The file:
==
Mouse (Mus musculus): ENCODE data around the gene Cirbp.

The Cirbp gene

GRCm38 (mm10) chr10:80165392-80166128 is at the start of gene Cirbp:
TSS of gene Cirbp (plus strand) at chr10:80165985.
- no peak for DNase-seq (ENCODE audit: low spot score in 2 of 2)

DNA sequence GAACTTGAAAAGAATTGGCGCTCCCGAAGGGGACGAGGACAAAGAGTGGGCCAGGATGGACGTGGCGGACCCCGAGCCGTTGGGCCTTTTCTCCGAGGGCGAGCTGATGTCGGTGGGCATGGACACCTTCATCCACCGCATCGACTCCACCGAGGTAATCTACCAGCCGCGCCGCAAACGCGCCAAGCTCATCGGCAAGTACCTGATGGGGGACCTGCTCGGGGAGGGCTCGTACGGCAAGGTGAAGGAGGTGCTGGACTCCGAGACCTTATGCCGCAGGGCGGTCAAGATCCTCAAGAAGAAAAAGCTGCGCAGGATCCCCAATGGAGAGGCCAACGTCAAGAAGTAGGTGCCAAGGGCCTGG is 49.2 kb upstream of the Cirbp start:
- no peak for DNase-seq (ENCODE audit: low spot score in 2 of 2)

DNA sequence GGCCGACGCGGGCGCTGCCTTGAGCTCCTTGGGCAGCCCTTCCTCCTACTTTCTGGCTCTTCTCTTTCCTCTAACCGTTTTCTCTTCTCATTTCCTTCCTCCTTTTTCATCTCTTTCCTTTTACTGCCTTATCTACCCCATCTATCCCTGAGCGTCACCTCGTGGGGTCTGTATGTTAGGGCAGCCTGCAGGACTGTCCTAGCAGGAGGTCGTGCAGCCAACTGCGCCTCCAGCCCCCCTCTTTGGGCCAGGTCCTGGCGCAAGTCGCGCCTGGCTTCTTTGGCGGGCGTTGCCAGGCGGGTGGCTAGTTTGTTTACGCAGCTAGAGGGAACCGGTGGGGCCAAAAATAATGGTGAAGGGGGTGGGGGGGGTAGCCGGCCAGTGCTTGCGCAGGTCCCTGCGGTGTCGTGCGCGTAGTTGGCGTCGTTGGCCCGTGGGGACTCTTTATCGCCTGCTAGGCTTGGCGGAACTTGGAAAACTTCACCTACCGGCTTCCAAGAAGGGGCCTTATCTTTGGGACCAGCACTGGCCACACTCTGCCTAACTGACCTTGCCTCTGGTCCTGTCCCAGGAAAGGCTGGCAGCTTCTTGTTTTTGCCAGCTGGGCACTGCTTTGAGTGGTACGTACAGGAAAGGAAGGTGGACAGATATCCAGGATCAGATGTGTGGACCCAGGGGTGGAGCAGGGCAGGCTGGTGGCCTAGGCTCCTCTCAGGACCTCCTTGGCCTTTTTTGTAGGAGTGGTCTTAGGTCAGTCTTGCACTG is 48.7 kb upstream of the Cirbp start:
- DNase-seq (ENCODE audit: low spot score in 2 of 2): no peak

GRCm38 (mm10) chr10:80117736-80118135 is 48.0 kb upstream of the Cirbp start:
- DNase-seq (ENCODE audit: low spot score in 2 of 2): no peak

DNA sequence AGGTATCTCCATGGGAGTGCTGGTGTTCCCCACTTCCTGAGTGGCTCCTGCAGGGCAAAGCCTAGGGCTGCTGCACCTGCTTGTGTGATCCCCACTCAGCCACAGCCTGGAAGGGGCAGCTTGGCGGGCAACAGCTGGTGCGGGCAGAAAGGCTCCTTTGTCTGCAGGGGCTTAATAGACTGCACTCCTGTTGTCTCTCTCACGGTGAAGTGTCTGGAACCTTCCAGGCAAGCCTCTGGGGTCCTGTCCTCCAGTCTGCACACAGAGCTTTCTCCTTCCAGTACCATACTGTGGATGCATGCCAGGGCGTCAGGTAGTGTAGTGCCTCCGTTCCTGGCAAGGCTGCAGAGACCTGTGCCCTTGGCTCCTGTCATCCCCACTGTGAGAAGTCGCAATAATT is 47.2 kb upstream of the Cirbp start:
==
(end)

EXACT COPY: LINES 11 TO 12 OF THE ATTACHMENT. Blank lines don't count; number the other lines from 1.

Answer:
- DNase-seq (ENCODE audit: low spot score in 2 of 2): no peak

DNA sequence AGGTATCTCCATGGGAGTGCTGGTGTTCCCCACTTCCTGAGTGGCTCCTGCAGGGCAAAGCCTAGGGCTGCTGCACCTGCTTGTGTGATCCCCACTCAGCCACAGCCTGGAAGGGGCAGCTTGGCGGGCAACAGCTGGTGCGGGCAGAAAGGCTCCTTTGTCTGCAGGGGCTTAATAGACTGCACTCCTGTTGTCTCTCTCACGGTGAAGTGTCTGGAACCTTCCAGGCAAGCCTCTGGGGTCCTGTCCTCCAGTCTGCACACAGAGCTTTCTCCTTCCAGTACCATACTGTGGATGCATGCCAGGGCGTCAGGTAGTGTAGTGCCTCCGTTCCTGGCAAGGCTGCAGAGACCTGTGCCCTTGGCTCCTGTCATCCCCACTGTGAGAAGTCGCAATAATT is 47.2 kb upstream of the Cirbp start: